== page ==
Early Book Review: A Royal Guide to Monster Slaying by Kelley Armstrong

A Royal Guide to Monster Slaying by Kelley Armstrong is the first book in a new middle grade to young adult fantasy series. It is currently scheduled for release on August 6 2019.

Twelve-year-old Rowan is destined to be Queen; her twin brother, Rhydd, to be Royal Monster Hunter. Rowan would give anything to switch places, but the oldest child is always next in line, even if she is only older by two minutes. She resigns herself to admiring her monster hunting aunt's glorious sword and joining her queen mother for boring diplomatic teas. But tragedy shatters the longstanding rule, and Rowan finds herself hunting the most dangerous monster of all: a gryphon. Accompanied by a feisty baby jackalope and a giant wolf that barely tolerates her, Rowan sets off on a journey that will see her join other unlikely allies: a boy with monster-hunting ambitions of his own, and a girl hiding dangerous motives. It will take all of Rowan's skills, both physical and diplomatic, to keep this adventure on track. The future of her kingdom depends on it.

A Royal Guide to Monster Slaying might be the tradition hero's quest, but the quirky characters and humor kept it from feeling like it. Rowan is impulsive and stubborn, but she also has a good understanding of her skills and her faults. I like that she learned from her missteps, and even when she knows a choice might not be the smartest, she tries to stick with what she thinks is right. Her brother, mother, and extended crew of family and friends all seem to be cut from the same cloth, looking to do the right thing and protect others as best they can even when things are looking bad for them personally. I liked the introduction and development of the secondary characters that are clearly going to be important as the story continues, although I am already starting to dread the almost inevitable romance that I fear will come in future installments. I love a great romance, but I feel like too often love or crushes are tossed into adventure and fantasy stories as one more problem for characters to deal with rather than just having a solid friendship without romantic implications. It can and should happen in real life, so it would be nice to see it happen more often in stories as well. I did enjoy the story, and thought there were some great moments of humor and inventiveness I was kind of hoping for a little more. I have greatly enjoyed Armstrong's work in the past and I think I was expecting to be blown away but I just was not.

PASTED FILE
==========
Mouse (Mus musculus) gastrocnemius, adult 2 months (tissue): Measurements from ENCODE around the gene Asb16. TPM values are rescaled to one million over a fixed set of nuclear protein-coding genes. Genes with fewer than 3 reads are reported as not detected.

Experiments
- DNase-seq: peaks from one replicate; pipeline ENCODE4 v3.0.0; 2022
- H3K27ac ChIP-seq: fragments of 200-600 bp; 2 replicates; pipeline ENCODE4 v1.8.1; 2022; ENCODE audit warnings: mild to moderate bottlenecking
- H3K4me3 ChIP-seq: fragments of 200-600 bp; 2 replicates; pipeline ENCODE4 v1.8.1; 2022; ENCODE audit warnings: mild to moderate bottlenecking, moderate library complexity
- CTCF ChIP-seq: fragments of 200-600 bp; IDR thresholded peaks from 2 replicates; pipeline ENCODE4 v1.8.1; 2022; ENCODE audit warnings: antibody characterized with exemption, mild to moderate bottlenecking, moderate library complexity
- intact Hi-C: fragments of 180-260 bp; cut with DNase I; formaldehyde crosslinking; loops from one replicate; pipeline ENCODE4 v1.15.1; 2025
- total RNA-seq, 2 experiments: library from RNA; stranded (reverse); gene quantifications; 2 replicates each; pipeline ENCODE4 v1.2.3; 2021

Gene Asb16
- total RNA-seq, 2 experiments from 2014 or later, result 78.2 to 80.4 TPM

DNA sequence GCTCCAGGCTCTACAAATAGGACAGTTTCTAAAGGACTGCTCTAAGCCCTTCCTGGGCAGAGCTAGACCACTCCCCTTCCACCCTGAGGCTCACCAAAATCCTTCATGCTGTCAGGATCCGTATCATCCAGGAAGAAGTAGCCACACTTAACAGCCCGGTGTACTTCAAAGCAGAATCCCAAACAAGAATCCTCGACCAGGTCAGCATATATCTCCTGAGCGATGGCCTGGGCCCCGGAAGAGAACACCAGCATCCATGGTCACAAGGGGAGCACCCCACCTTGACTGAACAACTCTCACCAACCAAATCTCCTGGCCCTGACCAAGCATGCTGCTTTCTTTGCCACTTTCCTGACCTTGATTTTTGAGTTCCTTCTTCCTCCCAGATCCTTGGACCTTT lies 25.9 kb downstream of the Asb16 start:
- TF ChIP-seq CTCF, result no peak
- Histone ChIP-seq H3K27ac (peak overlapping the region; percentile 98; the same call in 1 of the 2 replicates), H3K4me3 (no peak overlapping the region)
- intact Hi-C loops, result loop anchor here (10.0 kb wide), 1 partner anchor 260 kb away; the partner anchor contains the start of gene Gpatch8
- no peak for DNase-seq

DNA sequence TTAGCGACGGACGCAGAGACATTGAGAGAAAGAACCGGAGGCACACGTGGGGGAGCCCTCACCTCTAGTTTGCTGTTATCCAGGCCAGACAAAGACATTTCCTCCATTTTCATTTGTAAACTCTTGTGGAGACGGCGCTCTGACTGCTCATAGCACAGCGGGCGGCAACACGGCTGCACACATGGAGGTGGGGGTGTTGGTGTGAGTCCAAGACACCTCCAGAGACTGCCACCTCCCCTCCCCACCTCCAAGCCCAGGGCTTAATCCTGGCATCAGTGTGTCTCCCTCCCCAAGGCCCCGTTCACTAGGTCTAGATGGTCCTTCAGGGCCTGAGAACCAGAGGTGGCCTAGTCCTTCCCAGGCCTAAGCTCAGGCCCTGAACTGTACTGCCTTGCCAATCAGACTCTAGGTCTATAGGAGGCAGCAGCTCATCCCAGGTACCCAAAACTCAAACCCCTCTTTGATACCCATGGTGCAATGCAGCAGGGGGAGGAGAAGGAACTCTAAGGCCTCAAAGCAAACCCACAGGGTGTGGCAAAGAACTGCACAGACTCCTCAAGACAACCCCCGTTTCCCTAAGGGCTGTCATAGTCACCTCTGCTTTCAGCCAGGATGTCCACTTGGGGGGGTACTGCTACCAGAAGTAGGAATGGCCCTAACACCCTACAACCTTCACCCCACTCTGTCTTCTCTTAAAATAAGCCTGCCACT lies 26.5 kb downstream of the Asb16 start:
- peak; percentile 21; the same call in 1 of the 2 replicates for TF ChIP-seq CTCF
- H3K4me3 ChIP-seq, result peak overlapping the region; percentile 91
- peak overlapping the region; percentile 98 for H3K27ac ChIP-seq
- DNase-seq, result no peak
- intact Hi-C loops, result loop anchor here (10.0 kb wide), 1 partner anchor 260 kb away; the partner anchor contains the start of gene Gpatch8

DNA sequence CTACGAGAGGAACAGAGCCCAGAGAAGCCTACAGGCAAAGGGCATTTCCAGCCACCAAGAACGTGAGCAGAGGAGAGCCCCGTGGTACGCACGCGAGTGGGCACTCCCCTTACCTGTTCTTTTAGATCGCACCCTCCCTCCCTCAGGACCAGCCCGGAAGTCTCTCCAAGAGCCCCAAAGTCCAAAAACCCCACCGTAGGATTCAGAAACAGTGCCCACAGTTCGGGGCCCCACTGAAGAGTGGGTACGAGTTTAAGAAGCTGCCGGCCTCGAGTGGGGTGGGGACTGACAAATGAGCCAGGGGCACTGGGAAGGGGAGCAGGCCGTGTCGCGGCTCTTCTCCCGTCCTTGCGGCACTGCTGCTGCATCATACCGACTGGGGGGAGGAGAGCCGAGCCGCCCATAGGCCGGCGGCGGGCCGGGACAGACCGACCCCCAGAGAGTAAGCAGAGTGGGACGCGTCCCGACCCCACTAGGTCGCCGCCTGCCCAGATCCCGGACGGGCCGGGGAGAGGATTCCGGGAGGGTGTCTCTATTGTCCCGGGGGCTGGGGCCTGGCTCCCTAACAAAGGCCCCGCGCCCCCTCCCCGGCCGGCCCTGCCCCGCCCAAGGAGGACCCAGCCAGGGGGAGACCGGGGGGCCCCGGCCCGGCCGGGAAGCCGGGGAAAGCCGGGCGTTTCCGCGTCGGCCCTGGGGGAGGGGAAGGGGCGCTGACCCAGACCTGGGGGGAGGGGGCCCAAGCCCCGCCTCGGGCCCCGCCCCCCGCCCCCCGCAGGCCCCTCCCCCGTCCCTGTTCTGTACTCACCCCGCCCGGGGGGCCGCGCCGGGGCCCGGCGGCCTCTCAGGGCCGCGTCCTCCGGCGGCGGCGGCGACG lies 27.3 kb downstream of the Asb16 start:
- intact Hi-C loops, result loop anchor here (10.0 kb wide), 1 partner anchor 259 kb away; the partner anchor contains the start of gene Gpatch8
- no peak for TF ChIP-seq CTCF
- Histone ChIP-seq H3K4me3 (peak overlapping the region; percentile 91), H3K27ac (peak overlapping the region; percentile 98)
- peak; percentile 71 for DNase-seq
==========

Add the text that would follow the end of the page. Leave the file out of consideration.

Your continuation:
A Royal Guide to Monster Slaying is a good story of a strong girl taking control of her future and doing everything she can to help other people (and creatures) along the way.

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